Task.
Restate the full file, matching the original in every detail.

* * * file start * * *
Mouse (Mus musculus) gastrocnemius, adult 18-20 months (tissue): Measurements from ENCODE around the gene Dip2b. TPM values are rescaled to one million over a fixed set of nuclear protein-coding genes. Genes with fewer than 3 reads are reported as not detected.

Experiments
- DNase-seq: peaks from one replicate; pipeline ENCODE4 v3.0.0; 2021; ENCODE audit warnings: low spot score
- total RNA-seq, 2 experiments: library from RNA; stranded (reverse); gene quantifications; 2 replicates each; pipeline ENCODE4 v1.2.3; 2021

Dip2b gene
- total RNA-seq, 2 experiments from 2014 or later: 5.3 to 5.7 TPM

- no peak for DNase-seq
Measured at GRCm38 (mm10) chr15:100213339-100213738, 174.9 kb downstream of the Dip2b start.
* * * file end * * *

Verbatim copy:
Mouse (Mus musculus) gastrocnemius, adult 18-20 months (tissue): Measurements from ENCODE around the gene Dip2b. TPM values are rescaled to one million over a fixed set of nuclear protein-coding genes. Genes with fewer than 3 reads are reported as not detected.

Experiments
- DNase-seq: peaks from one replicate; pipeline ENCODE4 v3.0.0; 2021; ENCODE audit warnings: low spot score
- total RNA-seq, 2 experiments: library from RNA; stranded (reverse); gene quantifications; 2 replicates each; pipeline ENCODE4 v1.2.3; 2021

Dip2b gene
- total RNA-seq, 2 experiments from 2014 or later: 5.3 to 5.7 TPM

- no peak for DNase-seq
Measured at GRCm38 (mm10) chr15:100213339-100213738, 174.9 kb downstream of the Dip2b start.